New exec. encourages Barbadians to join blue economy

New Chief Fisheries Officer wants more youth, women to join fisheries industry 

BRIDGETOWN, BARBADOS — Jobs in Barbados’ blue economy could be in for an economic boost as a new chief exec. in town rolls out a plan to bolster the industry.

Dr. Shelly-Ann Cox, the new Chief Fisheries Officer as of January 2023, has unveiled her “five-pronged vision” to improve the nation’s blue economy:

  • Modernizing the fisheries sector
  • Improving industry standards and production quality
  • Improving public perception of fisheries
  • Encouraging training initiatives and labour market growth within the sector
  • Climate change response and action
jobs in Barbados

Dr. Cox wants to change the public perception of the fisheries sector in Barbados.

Through this ambitious agenda, Dr. Cox intends to bolster the blue economy and improve its GDP outputs.

Ideally, Barbados’ fisheries sector will be able to ramp up exports to foreign markets including the United Kingdom, Canada and even West Africa.

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    Fisheries jobs in Barbados must expand

    However, for the fisheries sector to see the anticipated level of development, it’s going to need more diverse works and better training, Dr. Cox opined.

    A government statement outlining the new chief executive’s plan noted that “first on her list is raising the profile of the industry and changing the views of the public as it relates to seeing fishing as a career that is not held in high esteem”.

    To this end, Cox emphasized that “several careers exist in the fishing industry outside of fishing”.

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    Part of her five-pronged approach includes modernizing the industry.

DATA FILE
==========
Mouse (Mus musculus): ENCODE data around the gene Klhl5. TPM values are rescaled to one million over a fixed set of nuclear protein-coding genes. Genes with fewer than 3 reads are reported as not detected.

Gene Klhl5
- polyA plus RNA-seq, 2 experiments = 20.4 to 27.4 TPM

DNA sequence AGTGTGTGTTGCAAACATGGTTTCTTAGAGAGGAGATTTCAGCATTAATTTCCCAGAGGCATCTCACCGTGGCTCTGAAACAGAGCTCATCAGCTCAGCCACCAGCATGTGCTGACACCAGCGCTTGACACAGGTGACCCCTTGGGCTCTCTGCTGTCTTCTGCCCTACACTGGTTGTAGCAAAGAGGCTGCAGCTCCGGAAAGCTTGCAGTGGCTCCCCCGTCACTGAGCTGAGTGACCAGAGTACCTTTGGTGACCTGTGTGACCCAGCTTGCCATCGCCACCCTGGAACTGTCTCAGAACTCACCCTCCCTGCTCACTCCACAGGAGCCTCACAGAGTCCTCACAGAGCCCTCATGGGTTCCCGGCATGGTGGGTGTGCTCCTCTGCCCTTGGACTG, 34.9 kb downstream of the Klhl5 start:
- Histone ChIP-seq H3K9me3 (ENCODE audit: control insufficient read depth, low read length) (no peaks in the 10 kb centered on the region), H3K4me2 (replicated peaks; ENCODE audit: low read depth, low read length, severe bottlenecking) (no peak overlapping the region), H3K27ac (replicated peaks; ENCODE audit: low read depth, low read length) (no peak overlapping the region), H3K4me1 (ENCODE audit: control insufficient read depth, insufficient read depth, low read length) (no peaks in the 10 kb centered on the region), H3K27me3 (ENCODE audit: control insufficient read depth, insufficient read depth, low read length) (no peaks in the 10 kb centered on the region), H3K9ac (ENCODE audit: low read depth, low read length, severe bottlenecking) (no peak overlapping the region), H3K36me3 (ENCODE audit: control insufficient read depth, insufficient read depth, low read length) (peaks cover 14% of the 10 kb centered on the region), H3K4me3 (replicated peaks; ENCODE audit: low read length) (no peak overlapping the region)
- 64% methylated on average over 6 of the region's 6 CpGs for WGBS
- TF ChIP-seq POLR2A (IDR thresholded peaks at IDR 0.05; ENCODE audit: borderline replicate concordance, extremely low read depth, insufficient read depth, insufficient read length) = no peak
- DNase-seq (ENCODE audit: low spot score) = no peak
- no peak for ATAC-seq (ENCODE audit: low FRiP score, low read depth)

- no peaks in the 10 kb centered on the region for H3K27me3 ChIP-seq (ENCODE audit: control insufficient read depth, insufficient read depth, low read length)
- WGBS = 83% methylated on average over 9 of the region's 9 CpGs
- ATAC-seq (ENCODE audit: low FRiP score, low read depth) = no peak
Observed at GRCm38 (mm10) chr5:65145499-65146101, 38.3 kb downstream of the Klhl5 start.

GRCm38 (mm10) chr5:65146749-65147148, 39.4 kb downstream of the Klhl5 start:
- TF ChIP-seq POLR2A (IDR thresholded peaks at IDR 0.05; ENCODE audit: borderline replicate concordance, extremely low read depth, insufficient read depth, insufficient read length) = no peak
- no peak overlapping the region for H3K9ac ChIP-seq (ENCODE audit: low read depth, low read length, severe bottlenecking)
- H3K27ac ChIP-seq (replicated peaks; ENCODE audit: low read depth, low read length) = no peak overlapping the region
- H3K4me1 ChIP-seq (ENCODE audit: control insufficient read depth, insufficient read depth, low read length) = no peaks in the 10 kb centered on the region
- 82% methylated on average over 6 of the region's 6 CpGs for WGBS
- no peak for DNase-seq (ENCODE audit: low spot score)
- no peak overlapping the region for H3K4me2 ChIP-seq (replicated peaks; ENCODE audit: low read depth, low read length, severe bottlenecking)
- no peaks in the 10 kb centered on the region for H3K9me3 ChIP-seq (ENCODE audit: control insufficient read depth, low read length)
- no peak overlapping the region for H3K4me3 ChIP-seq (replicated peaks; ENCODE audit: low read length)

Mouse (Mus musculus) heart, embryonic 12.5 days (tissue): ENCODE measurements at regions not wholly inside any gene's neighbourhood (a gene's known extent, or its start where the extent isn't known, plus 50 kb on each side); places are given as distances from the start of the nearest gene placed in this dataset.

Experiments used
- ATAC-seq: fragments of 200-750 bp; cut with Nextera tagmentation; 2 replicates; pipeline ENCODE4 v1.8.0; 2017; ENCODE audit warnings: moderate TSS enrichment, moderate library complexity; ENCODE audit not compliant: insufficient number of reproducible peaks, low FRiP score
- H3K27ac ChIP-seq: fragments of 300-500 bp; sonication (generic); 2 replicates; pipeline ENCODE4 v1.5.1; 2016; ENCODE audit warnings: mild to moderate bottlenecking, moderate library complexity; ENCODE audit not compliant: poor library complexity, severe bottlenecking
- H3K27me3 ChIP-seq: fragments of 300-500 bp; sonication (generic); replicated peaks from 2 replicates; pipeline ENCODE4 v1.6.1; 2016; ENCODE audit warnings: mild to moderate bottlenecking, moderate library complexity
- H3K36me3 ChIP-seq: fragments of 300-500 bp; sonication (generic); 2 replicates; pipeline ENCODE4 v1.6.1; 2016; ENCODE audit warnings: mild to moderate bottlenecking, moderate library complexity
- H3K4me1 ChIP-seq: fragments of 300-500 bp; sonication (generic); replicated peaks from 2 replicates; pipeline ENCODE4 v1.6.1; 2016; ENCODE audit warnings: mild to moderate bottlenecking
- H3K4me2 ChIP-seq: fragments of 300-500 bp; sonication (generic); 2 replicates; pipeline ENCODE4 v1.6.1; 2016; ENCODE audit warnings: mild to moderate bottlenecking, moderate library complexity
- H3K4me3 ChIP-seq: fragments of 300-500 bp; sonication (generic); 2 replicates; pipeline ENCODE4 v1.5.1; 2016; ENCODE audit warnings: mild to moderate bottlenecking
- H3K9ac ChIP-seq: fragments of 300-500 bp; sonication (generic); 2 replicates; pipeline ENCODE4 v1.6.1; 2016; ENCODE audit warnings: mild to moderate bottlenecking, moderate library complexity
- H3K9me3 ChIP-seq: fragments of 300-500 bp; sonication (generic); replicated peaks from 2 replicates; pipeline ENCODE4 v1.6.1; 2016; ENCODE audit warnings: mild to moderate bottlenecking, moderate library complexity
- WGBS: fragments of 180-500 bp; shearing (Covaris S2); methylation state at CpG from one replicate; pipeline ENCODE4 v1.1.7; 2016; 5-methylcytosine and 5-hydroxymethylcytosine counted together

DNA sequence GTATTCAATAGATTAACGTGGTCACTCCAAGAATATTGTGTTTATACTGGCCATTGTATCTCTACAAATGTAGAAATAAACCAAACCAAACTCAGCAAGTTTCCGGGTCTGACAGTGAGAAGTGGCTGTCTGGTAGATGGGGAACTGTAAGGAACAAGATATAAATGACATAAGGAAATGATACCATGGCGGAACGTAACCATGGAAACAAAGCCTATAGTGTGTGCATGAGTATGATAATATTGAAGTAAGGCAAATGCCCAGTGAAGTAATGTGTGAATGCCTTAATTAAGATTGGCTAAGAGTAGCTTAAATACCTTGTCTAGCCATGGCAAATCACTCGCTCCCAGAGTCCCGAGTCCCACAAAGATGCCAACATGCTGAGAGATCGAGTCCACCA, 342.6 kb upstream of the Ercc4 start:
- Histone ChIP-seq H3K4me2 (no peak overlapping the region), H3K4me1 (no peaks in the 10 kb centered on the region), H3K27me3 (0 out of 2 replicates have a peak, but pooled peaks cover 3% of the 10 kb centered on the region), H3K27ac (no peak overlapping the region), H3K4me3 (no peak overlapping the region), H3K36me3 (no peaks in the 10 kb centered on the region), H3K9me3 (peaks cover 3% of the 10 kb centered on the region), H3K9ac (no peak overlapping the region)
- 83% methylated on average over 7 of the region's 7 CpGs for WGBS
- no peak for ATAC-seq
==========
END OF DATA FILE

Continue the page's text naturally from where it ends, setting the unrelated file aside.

“There is boat building, marine mechanics, large fish processors, sports fishers, which take out people on charters…” she said.

    “It is beyond just viewing it as an old fisherman going out on a little boat.”

    But training programmes and labour market expansion are key to improving this public perception, she added.

    According to the government statement, Cox aims to “engage more young people to encourage them to become a part of the industry”.

    She spoke to the need to ensure skills possessed by the aging fisheries workforce are not lost but instead passed onto the next generation, even as the industry seeks to modernize and incorporate new technologies.

    Cox said, “We want to see those [skills] integrated in schools and training programmes to ensure they are not dying arts.”

    Further, the government statement on the matter added, “Noting that most boat captains were 50 years or older, Cox said efforts will be made to recruit people who are not just part of a coastal community but may have an interest and be willing to try fishing.

    “In addition, the female Chief Fisheries Officer also wants to see more women involved in fishing along all tiers of the value chain.”

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